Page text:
It also shows some of its American writer’s blind spots, as he exposes “shocking” debt slavery of Maya and other Indigenous people in southern Mexico at a time when Black people in the U.S. were enduring something extremely similar: the share-cropping system of the U.S. South.

LOUD: The History of Reggaeton podcast

LOUD: The History of Reggaeton

Today, reggaeton has taken over the world, consistently ranking in the Top 40 even in non-Spanish-speaking countries. In Mexico, it’s hard to go a day without hearing Bad Bunny or J Balvin pumping out of cars, stores and bars. Many people know it came out of Puerto Rico, but how did a sound from a tiny island become so important on the world stage?

“LOUD” is the Spanglish podcast produced by Futuro Media and Spotify that goes back to beginning, tracing the roots of a genre that some now dismiss as shallow party music, but which still bears the marks of the rich musical traditions that fused to create it.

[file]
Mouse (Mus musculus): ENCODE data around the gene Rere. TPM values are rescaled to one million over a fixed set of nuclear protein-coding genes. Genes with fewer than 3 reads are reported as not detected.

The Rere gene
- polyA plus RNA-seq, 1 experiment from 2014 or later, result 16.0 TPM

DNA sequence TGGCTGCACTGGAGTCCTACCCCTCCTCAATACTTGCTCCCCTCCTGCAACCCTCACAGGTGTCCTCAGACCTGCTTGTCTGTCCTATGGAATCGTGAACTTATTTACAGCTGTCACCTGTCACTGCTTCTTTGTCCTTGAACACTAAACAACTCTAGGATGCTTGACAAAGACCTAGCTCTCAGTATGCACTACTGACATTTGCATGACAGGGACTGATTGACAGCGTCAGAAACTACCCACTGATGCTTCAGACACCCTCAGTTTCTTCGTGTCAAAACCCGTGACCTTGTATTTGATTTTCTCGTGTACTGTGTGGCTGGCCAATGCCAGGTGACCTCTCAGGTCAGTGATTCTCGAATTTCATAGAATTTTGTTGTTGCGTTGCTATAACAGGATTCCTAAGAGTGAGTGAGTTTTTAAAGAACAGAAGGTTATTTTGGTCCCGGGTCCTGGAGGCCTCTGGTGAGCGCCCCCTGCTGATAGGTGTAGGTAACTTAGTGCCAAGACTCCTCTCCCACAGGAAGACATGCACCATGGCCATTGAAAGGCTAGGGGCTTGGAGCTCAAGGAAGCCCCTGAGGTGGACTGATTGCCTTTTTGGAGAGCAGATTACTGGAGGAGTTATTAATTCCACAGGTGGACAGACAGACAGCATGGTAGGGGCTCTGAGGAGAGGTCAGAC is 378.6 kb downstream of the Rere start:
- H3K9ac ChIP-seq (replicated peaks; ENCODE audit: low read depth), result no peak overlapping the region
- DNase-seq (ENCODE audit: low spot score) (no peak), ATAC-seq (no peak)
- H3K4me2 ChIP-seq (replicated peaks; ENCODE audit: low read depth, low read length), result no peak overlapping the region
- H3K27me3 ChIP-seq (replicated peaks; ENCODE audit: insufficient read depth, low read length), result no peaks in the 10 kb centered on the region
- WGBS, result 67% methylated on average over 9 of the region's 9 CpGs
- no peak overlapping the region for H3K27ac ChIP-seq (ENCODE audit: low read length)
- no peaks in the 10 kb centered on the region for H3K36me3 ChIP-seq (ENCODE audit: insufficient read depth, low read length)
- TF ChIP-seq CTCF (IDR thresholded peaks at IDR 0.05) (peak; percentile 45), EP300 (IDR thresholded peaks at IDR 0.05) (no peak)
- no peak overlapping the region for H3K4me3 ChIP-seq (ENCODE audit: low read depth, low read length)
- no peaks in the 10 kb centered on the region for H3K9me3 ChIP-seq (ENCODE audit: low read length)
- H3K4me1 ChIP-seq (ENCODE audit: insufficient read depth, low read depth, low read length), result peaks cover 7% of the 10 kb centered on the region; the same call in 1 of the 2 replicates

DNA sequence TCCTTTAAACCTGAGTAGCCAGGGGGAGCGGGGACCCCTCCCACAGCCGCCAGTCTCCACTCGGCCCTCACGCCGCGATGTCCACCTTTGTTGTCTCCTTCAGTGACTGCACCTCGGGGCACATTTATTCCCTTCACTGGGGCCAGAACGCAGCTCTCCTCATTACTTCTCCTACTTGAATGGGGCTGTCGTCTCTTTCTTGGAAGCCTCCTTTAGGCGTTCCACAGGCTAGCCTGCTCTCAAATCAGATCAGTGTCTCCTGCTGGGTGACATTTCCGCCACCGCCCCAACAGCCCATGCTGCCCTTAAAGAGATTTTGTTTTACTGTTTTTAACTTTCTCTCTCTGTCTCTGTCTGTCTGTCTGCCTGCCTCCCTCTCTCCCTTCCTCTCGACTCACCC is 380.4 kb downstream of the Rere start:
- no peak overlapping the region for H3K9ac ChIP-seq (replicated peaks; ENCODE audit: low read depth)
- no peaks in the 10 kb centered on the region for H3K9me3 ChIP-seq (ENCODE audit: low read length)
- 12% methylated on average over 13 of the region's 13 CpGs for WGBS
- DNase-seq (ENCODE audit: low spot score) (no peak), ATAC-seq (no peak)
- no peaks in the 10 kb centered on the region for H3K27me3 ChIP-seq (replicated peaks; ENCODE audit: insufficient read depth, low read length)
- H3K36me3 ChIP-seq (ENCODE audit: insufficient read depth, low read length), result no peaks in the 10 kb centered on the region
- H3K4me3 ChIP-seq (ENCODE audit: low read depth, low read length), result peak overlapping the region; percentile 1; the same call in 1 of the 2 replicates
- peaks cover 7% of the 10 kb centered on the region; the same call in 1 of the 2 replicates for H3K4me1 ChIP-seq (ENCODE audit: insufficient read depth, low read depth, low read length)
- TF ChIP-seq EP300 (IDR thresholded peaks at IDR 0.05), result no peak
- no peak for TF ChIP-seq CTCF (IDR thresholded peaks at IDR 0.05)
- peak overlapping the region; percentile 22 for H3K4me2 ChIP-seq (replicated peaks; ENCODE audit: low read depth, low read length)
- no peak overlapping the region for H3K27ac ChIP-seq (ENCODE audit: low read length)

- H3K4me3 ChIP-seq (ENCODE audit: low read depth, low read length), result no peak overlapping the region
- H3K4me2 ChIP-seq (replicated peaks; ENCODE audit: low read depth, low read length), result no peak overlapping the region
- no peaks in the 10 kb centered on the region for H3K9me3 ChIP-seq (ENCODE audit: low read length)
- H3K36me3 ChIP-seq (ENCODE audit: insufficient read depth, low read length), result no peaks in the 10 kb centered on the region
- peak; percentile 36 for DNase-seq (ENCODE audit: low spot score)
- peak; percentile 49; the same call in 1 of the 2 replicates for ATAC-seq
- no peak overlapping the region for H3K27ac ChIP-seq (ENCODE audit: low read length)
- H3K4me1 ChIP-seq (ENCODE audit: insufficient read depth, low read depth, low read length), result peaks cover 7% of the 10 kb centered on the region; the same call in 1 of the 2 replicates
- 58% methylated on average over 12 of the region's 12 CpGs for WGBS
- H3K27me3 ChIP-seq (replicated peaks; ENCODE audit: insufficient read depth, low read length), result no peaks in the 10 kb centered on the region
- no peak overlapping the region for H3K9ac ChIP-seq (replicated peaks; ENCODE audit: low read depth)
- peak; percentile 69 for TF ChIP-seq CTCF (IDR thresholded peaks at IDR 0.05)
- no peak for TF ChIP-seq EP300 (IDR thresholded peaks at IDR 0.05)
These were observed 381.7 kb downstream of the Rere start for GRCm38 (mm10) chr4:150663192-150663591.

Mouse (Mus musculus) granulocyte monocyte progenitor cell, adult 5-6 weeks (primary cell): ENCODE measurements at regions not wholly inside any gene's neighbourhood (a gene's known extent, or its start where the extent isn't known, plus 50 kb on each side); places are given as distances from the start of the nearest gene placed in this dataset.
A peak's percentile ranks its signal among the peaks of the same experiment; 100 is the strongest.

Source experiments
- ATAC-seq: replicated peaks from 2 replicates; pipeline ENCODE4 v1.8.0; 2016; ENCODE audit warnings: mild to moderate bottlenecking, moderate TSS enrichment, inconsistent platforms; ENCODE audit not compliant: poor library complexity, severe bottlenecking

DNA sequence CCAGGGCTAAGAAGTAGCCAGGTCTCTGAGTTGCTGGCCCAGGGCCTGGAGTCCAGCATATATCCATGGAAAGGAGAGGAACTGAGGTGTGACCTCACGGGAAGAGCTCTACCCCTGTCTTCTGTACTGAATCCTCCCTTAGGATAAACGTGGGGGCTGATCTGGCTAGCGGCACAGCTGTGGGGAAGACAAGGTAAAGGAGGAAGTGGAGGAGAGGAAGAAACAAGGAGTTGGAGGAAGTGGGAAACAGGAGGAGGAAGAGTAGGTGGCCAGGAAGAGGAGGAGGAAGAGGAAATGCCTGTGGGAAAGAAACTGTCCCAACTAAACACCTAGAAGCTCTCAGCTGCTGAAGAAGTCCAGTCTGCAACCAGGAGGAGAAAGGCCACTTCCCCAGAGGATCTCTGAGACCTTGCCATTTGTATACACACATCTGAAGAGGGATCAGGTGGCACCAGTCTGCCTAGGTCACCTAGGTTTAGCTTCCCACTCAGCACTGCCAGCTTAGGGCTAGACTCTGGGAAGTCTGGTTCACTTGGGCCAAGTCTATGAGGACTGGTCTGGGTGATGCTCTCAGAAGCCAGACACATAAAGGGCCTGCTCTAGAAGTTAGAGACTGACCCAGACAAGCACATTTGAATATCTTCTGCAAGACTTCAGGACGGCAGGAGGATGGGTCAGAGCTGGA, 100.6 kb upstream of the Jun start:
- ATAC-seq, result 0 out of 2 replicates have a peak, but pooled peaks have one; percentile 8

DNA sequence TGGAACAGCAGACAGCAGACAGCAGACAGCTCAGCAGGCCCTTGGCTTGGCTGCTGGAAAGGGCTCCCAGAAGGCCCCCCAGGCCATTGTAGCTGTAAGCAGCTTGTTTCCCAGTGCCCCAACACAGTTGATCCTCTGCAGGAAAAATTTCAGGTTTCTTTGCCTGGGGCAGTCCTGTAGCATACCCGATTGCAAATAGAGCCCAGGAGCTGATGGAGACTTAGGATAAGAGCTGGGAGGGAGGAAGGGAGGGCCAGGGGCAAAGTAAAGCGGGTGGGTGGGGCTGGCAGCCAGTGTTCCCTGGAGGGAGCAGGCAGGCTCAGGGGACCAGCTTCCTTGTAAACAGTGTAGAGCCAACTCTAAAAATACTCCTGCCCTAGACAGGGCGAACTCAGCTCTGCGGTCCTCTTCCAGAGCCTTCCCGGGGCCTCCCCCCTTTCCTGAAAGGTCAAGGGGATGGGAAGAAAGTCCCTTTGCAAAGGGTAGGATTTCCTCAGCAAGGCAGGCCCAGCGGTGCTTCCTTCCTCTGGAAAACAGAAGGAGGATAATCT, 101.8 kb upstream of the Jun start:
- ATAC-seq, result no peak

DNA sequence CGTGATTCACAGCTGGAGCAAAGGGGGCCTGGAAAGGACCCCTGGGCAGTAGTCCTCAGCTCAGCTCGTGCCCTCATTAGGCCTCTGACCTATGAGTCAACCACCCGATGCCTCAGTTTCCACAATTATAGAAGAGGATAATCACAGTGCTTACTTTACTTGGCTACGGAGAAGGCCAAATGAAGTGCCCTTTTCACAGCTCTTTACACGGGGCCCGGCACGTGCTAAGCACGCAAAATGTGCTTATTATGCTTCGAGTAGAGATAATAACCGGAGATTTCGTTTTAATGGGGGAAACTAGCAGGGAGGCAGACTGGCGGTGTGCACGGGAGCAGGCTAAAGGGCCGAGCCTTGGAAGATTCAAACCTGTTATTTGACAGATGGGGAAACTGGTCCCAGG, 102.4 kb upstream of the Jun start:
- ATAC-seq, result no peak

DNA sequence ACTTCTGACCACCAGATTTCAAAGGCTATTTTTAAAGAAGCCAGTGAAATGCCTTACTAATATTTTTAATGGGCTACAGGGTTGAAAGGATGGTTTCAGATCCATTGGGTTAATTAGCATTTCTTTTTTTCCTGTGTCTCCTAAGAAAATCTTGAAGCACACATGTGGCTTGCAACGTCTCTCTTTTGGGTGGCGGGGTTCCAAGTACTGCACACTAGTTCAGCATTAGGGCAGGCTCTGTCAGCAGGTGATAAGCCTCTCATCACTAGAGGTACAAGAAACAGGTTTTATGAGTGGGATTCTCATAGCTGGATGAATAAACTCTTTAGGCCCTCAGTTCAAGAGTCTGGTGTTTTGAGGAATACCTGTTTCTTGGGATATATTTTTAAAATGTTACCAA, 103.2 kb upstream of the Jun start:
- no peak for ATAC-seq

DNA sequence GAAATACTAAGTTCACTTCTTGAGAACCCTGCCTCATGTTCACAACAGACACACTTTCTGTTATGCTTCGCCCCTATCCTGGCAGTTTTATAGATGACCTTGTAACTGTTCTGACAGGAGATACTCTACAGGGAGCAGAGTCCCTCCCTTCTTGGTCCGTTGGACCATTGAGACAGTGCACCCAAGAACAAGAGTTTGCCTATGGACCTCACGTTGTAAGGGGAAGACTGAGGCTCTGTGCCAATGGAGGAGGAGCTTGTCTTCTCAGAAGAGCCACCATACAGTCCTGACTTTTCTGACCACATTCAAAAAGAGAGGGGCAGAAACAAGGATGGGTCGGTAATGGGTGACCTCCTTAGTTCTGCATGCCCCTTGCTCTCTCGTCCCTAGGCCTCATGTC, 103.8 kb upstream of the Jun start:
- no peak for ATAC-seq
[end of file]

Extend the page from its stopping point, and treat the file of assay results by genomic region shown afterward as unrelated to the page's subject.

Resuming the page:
Rose Egelhoff, associate editor

Insurgent Mexico by John Reed

Insurgent Mexico cover

A Mexican friend put me on to John Reed’s book “Insurgent Mexico,” which opened my eyes to both the causes and the chaos of the Mexican Revolution and led me to the 2003 movie “And Starring Pancho Villa as Himself.”

First read the book then see the film!

John Pint, regular contributor

Aztec by Gary Jennings

Aztec cover